Even though it appears that India is doing better with the capitalism, yet this is far from the truth. This impression is mostly the result of western propaganda. The western media tries to present India as a more successful model than China. However, when it comes to the percentage of population which has benefited from development, China seems to be far ahead than India. China has been able to control its population and China has been able to pull the majority of its population out of poverty. India, on the other hand, seems to have failed on both of these fronts.
By Dr. Sawraj Singh
After independence, India has basically tried two different models of development. The first was before the collapse of the Soviet Union and can be called a pluralistic model. The second started after the collapse of the Soviet Union, when India went all out for the western capitalist model (mainly the American consumerist capitalist model). Even though it appears that India is doing better with the latter, yet this is far from the truth. This impression is mostly the result of western propaganda. The western media tries to present India as a more successful model than China. However, when it comes to the percentage of population which has benefited from development, China seems to be far ahead than India. China has been able to control its population and China has been able to pull the majority of its population out of poverty. India, on the other hand, seems to have failed on both of these fronts. The population explosion seems to be eroding all of the gains of development, and instead of pulling people out of poverty, we pushed more people below the poverty line. The benefits of the current development are mostly limited to the westernized elite rather than the population at large.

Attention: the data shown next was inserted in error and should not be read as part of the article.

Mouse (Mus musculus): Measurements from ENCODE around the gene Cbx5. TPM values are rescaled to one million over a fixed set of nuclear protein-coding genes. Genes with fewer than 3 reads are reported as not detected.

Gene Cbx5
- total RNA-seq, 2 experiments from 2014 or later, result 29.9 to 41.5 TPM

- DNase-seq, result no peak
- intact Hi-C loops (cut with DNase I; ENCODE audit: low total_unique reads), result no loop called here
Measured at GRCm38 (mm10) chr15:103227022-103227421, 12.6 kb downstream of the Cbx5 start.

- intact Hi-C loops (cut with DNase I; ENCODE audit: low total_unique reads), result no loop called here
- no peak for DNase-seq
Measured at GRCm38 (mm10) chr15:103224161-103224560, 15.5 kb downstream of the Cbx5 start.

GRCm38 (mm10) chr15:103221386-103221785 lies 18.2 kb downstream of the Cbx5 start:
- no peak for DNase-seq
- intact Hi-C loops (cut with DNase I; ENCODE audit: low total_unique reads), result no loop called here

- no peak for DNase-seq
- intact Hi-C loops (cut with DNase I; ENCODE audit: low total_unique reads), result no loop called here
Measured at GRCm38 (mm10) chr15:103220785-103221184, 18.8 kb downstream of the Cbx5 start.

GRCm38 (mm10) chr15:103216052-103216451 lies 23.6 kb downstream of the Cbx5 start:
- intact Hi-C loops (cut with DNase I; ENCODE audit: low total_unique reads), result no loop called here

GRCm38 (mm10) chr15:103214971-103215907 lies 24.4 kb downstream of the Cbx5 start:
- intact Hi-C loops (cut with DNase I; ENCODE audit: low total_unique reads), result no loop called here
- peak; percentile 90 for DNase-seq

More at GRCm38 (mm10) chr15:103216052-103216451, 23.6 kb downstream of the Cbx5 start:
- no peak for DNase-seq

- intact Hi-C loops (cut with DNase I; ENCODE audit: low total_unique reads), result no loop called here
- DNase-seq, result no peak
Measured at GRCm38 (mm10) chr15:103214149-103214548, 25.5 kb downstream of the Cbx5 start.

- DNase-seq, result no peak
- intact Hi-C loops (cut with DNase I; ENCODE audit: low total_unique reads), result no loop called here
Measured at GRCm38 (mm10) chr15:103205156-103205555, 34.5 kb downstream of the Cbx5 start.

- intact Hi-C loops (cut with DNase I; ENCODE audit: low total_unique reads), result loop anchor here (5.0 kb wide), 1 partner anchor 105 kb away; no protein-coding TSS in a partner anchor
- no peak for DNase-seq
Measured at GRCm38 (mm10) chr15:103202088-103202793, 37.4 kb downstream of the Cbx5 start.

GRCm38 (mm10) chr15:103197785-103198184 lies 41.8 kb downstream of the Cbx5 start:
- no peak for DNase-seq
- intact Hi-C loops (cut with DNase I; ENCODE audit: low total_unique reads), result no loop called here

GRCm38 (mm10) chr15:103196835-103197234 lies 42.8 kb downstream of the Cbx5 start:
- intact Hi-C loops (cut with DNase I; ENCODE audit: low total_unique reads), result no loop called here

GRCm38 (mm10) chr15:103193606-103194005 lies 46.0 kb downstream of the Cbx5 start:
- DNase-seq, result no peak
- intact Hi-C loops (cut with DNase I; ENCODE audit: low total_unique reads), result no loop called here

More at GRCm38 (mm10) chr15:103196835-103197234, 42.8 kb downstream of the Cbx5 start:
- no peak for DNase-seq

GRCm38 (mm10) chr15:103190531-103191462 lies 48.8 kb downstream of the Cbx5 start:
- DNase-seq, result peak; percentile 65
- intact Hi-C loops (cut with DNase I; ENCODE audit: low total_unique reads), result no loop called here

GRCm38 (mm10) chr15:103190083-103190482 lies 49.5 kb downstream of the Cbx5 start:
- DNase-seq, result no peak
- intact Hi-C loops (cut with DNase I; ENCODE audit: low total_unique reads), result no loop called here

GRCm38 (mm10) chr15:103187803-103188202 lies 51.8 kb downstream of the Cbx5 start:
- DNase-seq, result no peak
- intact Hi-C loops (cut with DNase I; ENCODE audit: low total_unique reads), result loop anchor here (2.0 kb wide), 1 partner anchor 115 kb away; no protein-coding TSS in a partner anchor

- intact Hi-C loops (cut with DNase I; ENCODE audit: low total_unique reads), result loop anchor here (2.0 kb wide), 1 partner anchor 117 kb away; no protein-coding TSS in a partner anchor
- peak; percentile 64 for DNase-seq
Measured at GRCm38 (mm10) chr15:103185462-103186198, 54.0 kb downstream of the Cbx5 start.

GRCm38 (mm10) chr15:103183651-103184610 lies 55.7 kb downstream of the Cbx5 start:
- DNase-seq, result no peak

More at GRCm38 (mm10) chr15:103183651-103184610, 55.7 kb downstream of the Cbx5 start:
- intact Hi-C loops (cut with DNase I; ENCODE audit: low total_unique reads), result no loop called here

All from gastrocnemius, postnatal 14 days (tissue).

I feel the main reason for this state of affairs is that our model of development is incompatible with the ground reality. India is a truly pluralistic society. It can be called a multicultural and multinational society. The western capitalist model, particularly its highest stage, Globalization, represents the peak of uniformity and homogeneity. Therefore, it goes fundamentally against India’s peculiar conditions. India needs a pluralistic model of development which can cater to its diverse conditions both in terms of people as well as its geographical and topographical conditions. India is not only culturally diverse, it is also diverse in climate, physical conditions and levels of development.
Before the collapse of the Soviet Union, India was following what can be called a Nehru-Gandhian model. This was a hodge-podge and mixed model which could qualify as a pluralistic model because Nehru and Gandhi not only had different concepts of development, their perceptions were many times opposite to each other. Nehru was impressed by the highly urbanized development of the West. However, he was also impressed by some elements of the Soviet model of development, particularly the highly centralized planning. Nehru’s model can be called a mixture of the western capitalist model with the highly centralized planning of the Socialist countries. India’s emphasis was on the five-year development plans.